Nature Writers I Follow #2: New Hampshire Garden Solutions (NHGS)

“You don’t have to fly or drive anywhere to see the beauty of nature-it’s all right there in your own yard!” -NHGS

NHGS started out as a gardening blog — by a garden and landscape professional, self-described now as, “Once a professional gardener, now a helper” — who now shares with us nature studies, photographs, descriptions and more, including personal reactions to nature as it occurs in New Hampshire habitats of the same kinds I have here in the Northern Adirondacks.

It is terrific nature writing, wonderfully illustrated, and I am grateful to be a subscriber.

It is a delightful source of education about things I see every day, written in a fresh, light, personalized style, loaded with information about the things explored, in all seasons. I’m introduced to things I did not realize I was seeing! I’m enlightened about the things I have seen and long appreciated.   Continue reading

Poison Ivy Quiz | The Poison Ivy, Poison Oak, Poison Sumac Site

Learn to identify poison ivy in a fun way at: Poison Ivy Quiz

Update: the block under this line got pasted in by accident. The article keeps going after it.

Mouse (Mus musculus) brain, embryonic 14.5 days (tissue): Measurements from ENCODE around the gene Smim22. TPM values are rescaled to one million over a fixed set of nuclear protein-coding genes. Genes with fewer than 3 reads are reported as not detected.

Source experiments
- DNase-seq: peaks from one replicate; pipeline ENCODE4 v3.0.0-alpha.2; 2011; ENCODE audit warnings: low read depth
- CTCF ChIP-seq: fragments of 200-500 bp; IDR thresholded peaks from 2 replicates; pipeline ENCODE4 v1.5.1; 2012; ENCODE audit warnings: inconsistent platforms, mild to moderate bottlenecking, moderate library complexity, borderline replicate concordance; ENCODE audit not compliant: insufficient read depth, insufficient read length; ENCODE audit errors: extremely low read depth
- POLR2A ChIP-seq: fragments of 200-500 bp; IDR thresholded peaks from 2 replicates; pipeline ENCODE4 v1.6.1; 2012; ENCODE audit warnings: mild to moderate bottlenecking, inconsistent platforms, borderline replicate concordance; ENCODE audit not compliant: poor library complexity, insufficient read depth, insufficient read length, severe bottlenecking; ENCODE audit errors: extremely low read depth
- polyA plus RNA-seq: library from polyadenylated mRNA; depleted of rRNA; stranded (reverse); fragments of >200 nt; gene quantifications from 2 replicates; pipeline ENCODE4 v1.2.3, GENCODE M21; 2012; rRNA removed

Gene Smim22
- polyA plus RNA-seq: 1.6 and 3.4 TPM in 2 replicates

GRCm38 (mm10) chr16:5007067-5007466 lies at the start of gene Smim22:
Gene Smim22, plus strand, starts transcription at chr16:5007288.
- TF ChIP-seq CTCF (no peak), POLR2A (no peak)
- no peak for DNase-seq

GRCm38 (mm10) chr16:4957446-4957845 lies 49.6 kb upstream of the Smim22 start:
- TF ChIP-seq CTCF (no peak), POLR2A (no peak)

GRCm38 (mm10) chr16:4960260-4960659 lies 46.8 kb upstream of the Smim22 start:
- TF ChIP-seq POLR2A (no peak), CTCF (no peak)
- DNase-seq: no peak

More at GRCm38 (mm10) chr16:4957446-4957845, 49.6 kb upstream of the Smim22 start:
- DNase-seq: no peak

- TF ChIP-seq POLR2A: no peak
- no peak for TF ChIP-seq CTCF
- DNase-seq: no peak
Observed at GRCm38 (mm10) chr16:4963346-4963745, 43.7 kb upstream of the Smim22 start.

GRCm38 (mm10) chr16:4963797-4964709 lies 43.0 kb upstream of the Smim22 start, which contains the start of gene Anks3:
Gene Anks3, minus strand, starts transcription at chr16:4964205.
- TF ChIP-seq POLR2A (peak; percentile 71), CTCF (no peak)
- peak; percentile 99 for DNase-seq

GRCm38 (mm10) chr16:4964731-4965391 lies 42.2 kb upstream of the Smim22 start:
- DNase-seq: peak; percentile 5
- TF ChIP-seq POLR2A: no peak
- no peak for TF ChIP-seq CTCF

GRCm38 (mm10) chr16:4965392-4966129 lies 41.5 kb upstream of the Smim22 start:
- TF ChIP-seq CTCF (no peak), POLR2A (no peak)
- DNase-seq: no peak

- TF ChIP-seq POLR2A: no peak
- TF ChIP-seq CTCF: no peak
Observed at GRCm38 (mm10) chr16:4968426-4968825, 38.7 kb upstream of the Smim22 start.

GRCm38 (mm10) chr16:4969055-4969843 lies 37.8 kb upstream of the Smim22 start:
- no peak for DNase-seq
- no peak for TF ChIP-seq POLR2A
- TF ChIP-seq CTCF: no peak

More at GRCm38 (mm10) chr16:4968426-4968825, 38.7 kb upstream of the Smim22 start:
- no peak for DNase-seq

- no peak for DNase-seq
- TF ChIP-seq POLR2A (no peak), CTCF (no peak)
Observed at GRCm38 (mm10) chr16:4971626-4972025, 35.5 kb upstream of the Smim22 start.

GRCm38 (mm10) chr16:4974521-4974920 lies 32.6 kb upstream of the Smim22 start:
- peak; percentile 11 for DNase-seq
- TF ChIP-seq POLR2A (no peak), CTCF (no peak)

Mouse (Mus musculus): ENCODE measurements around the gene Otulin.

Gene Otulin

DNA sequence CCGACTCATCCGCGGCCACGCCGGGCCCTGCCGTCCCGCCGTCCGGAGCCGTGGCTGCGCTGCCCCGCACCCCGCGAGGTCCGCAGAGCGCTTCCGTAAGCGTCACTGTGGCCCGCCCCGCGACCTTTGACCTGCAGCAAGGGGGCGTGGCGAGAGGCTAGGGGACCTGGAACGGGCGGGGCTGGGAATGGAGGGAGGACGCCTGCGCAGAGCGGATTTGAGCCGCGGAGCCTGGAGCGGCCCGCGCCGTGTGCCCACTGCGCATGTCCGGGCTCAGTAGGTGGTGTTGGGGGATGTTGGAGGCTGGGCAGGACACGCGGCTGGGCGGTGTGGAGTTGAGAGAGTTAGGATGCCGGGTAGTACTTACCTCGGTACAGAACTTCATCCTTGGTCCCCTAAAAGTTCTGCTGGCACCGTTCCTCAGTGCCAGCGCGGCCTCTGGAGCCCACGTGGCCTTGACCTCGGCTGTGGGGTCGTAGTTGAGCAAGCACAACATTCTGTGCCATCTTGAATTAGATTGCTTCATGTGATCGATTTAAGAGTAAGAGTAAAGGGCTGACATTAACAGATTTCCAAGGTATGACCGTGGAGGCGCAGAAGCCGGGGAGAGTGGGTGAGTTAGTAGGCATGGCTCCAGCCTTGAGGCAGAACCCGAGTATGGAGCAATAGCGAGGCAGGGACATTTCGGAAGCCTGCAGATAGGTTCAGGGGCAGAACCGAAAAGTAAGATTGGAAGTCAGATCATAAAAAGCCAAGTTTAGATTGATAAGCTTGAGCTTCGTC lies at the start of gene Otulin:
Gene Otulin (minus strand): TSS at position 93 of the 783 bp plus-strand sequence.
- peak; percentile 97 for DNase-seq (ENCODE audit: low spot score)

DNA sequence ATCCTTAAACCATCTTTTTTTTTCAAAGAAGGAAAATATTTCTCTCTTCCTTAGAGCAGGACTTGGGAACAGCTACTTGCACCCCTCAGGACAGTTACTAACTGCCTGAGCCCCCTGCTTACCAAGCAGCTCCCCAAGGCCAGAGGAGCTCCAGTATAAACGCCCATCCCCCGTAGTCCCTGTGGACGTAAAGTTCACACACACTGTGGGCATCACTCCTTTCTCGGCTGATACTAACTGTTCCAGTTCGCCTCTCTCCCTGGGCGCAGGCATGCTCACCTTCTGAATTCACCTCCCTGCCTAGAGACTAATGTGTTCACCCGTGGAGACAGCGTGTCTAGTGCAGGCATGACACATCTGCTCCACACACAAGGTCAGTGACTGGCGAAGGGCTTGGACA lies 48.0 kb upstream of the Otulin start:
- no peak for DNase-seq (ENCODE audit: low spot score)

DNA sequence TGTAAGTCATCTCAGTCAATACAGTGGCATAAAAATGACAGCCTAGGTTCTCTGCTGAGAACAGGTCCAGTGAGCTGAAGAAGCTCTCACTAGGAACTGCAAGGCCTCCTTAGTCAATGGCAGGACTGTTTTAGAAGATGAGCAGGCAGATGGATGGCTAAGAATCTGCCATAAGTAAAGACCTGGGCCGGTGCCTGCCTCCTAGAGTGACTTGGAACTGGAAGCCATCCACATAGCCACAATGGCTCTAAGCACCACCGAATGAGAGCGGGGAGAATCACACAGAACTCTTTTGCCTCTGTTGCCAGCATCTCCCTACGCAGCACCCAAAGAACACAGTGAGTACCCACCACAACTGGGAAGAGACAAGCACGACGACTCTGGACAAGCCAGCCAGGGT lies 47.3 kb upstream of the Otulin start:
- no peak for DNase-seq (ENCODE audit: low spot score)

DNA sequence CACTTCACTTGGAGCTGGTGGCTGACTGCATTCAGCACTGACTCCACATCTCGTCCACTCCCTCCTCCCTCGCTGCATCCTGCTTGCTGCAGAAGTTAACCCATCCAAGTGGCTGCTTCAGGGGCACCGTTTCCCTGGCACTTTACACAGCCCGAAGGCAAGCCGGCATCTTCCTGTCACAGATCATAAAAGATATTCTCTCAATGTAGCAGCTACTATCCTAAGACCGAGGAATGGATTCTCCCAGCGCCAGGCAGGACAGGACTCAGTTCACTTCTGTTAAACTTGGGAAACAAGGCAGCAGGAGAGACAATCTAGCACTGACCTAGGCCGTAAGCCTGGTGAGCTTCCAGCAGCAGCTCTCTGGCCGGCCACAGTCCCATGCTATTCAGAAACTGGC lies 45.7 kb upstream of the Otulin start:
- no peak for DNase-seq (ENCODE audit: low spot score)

Click yellow buttons under each photo to see the answers. It’s not really a quiz … it doesn’t keep score.  But it’s a great educational exercise, even for people who can already spot poison ivy.

Ernst Haeckel (1834-1919)

This is one of those rare occasions when I just want to share some pictures, and few words.  For a terrific, creatively written account of Haeckel’s roles in history, see: The Heavenly Zoo of Ernst Haeckel, an enjoyable read whether you like Haeckel or not, and a far better piece than I would write.

Below are some marvelous illustrations by the amazing Ernst Haeckel (1834-1919), “German biologist, naturalist, philosopher, physician, professor and artist who discovered, described and named thousands of new species, mapped a genealogical tree relating all life forms …” (quoted from Wikipedia biography of Haeckel).  If he were here today, he’d be a blogger, too.

I ran into Haeckel during research for my post on British Soldier Lichens (Cladonia cristatella).  He grabbed my attention with this illustration of Cladonia lichens, with an index, that he created at the age of 26 (click to enlarge):

Key to index:
1. Cladonia retipora
2. Cladonia perfoliata
3. Cladonia verticillata
4. Cladonia squamosa
5. Cladonia fimbriata
6. Cladonia cornucopiae
7. Sticta pulmonaria
8. Parmelia stellaris
9. Parmelia olivacea
10.Parmelia caperata
11.Hagenia crinalis

But THAT, as they say, is NOTHING.   Here is just a splash of other Haeckel work and some pictures of him (click to open pictures in carousel mode, then look at the bottom right corner of any picture for the full view link):

If you like that glimpse of reality according to Haeckel, there are hundreds more examples of his magic.

And he’s a handsome fella, too!